Russia officials panic as clusterf*** Ukraine invasion kills 12,000 soldiers

Nine of Vladimir Putin's top generals are among the reported 12,000 dead Russian troops killed by Ukrainian forces.

Ukrainian resistance has reportedly surprised its neighbour, with one Kremlin official allegedly describing the campaign to subdue Ukraine as a "clusterf***".

The news comes as Major General Vitaly Gerasimov, became the latest top general killed in fighting – outside Ukraine's second city Kharkiv.

Three other top commanders were also killed in recent fighting in Ukraine.

Lieutenant Colonel Dmitry Safronov, who led a Marine brigade, died along with Lieutenant Colonel Denis Glebov when Ukrainian forces recaptured the city of Chuhuiv.

Colonel Konstantin Zizevsky, who led air assault troops, was killed at in the south of Ukraine.

That came not long after those of other senior Russian commanders, including two other generals.

Major General Andrei Sukhovetsky was killed by a Ukrainian sniper during the fighting for Hostomel Airfield about 30 miles outside the capital Kyiv.

And General Magomed Tuhaev died when his Chechen special forces column was obliterated near Hostomel, north-east of the city.

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Warlord Vladimir Zhonga who led the Sparta Battalion, a Neo-Nazi military unit that has the Kremlin's backing, is also among the dead.

Kremlin officials have allegedly called the invasion on February 24 a "mistake".

They were "carefully enunciating the word clusterf***" when describing the invasion, Business Insider reports.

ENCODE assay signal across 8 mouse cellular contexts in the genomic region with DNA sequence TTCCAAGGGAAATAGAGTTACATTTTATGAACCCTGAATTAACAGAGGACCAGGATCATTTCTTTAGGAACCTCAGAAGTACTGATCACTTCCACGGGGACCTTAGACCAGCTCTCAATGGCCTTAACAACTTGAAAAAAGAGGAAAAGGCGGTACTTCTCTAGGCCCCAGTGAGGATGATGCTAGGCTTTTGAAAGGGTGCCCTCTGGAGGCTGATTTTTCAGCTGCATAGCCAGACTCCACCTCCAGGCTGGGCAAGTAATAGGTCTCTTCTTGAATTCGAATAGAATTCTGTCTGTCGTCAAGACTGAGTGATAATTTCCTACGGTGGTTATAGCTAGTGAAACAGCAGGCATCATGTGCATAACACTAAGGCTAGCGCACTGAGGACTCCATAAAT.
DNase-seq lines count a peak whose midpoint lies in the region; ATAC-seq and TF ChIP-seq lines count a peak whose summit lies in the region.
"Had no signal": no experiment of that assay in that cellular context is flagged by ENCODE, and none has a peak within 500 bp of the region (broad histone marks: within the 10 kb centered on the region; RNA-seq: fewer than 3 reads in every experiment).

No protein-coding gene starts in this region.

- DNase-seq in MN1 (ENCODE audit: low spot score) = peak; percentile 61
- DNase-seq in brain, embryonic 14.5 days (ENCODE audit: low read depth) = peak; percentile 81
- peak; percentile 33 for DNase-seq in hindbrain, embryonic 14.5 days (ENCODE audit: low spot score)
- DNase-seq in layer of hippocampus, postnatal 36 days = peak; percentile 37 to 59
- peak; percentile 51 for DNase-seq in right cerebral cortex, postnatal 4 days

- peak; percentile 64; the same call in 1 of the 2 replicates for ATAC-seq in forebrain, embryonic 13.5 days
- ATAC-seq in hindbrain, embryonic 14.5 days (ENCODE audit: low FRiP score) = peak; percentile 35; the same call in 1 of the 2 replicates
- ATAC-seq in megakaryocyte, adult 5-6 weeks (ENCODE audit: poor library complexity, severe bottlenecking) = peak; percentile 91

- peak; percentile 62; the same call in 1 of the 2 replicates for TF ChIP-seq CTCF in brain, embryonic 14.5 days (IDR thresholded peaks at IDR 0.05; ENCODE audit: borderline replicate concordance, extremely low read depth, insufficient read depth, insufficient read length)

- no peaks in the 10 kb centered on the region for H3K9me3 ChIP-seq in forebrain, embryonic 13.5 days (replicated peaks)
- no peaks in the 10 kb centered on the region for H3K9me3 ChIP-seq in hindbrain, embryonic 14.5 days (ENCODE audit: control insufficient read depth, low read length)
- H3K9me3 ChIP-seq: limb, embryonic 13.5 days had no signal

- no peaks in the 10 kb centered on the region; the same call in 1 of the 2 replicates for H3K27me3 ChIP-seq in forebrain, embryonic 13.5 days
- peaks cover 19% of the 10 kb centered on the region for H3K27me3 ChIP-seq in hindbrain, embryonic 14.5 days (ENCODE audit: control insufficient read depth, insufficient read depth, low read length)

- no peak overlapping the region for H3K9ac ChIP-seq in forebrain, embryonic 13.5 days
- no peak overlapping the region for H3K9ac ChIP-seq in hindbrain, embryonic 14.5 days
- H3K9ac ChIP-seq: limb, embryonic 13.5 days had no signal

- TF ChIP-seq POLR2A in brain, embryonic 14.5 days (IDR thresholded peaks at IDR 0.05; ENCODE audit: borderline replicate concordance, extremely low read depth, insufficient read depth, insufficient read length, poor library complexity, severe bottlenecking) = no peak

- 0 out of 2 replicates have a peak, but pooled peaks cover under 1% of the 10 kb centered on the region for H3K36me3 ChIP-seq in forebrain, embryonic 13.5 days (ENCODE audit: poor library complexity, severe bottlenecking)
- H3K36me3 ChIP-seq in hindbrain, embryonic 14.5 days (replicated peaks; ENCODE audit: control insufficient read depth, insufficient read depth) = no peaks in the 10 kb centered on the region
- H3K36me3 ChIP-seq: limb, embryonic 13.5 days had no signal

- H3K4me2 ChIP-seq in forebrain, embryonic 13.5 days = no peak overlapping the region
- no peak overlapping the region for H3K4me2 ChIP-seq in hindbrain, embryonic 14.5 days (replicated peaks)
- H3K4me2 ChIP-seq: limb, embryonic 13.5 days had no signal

Putin's invasion of Ukraine "is not going well" with Russian troops "suffering" and not guaranteed to be victorious, one of the UK's top admirals has also claimed,

Chief of the Defence Staff Admiral Sir Tony Radakin insisted that the Ukraine war is "not going well" for Russia's president, faced with an "incredibly complex" situation.

As Putin vows to press on with his internationally condemned "special military operation", Ukrainian officials claimed yesterday, March 7, to have killed over 11,000 Russian troops and taken out 290 tanks, 46 aircraft and 999 armoured personal carriers so far.

Speaking to the BBC about whether Russian success in Ukraine was 'inevitable', Sir Tony said: "No. I think we've seen a Russian invasion that is not going well.

"I think we're also seeing remarkable resistance by Ukraine, both its armed forces and its people and we're seeing the unity of the whole globe coming together, applying pressure to Russia.

"Russia is suffering, Russia is an isolated power. It is less powerful than it was ten days ago. Some of the lead elements of Russian forces have been decimated by the Ukrainian response.

"You've also seen basic failures in terms of maintenance and their kit failing. Russia hasn't operated at this scale since the Second World War and it is incredibly complex and difficult."

However, he said the key call of Kyiv – a no-fly zone – would not help those on the ground.

Ukrainian leaders have repeatedly called for a no-fly zone but Putin warned that imposing one would be considered "participation in the armed conflict".

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NATO has ruled it out as the alliance fears it would spark a wider conflict.

General Philip Breedlove, a former NATO Supreme Allied Commander Europe, told Times Radio allies should enforce a humanitarian no-fly zone.

This would be with different rules of engagement than a military one "whereby we talk to our enemy, and we say, we are not going to fire on you unless you fire on us".

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